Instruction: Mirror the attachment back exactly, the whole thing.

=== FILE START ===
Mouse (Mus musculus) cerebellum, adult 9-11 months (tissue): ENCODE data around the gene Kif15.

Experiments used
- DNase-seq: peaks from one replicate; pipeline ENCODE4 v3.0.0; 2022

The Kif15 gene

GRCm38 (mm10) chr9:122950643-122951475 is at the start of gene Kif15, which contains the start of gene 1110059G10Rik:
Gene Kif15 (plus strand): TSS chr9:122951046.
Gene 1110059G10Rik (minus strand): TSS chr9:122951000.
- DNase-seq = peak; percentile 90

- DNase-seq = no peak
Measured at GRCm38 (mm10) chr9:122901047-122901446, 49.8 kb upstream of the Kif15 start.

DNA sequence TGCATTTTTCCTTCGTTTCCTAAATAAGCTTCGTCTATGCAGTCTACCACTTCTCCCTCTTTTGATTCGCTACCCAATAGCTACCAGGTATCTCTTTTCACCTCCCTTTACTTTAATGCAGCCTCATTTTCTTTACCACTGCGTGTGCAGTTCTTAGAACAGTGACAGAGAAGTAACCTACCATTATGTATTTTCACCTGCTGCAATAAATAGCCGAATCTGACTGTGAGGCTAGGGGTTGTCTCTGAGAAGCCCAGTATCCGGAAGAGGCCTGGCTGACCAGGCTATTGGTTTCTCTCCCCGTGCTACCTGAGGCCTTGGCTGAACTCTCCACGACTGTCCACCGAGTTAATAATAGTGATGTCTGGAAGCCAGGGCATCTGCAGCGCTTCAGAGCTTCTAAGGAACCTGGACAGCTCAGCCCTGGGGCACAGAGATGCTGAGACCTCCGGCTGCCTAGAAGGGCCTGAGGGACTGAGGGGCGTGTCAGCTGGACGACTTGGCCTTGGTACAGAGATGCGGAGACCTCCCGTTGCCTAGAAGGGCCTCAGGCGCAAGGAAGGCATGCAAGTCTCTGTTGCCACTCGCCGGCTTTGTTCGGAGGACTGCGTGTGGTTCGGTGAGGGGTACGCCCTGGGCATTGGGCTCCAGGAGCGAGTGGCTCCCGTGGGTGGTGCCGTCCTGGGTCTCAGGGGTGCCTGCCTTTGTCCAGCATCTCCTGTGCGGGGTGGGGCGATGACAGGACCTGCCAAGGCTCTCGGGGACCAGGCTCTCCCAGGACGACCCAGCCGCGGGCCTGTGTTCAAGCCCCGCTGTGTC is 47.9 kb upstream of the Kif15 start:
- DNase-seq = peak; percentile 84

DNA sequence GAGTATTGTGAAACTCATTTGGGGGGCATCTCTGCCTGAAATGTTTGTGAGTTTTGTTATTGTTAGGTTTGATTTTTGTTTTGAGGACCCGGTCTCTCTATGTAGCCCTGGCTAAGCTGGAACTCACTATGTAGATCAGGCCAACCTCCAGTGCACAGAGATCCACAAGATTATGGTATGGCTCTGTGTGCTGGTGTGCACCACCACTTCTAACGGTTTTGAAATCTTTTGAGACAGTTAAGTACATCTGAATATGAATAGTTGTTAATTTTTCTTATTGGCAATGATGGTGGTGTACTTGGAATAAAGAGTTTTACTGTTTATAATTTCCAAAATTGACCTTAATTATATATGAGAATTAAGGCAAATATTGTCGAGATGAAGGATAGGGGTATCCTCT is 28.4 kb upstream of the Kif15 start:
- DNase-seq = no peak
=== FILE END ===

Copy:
Mouse (Mus musculus) cerebellum, adult 9-11 months (tissue): ENCODE data around the gene Kif15.

Experiments used
- DNase-seq: peaks from one replicate; pipeline ENCODE4 v3.0.0; 2022

The Kif15 gene

GRCm38 (mm10) chr9:122950643-122951475 is at the start of gene Kif15, which contains the start of gene 1110059G10Rik:
Gene Kif15 (plus strand): TSS chr9:122951046.
Gene 1110059G10Rik (minus strand): TSS chr9:122951000.
- DNase-seq = peak; percentile 90

- DNase-seq = no peak
Measured at GRCm38 (mm10) chr9:122901047-122901446, 49.8 kb upstream of the Kif15 start.

DNA sequence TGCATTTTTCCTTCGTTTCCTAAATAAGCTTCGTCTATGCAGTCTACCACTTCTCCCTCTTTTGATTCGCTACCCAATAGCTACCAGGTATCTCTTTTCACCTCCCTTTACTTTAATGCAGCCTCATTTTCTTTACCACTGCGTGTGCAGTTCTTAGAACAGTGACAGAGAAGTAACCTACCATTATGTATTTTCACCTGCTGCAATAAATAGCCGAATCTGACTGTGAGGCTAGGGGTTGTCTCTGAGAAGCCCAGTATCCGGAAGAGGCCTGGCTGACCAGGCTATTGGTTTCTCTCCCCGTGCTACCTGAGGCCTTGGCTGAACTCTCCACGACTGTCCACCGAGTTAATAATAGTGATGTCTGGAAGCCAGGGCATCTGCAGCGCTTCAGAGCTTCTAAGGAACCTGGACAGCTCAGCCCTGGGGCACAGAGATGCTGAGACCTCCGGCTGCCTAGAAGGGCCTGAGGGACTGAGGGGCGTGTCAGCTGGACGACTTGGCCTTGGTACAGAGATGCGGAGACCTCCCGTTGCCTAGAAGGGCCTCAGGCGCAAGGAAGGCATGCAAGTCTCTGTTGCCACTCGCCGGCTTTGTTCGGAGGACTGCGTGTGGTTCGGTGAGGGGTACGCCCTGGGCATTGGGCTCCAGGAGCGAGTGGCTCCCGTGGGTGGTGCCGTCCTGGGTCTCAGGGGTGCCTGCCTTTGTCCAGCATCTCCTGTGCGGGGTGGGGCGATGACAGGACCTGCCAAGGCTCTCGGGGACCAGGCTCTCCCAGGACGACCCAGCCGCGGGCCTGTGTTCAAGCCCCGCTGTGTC is 47.9 kb upstream of the Kif15 start:
- DNase-seq = peak; percentile 84

DNA sequence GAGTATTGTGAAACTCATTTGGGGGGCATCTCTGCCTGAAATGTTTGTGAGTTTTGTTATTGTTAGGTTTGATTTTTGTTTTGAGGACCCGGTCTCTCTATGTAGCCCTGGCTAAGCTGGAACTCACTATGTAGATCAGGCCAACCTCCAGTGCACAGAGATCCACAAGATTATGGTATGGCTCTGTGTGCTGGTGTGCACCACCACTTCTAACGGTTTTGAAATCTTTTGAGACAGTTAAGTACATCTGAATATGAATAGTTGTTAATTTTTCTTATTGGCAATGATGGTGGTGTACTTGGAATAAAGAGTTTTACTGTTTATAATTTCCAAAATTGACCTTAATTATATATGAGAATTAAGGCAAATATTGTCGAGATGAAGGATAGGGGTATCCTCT is 28.4 kb upstream of the Kif15 start:
- DNase-seq = no peak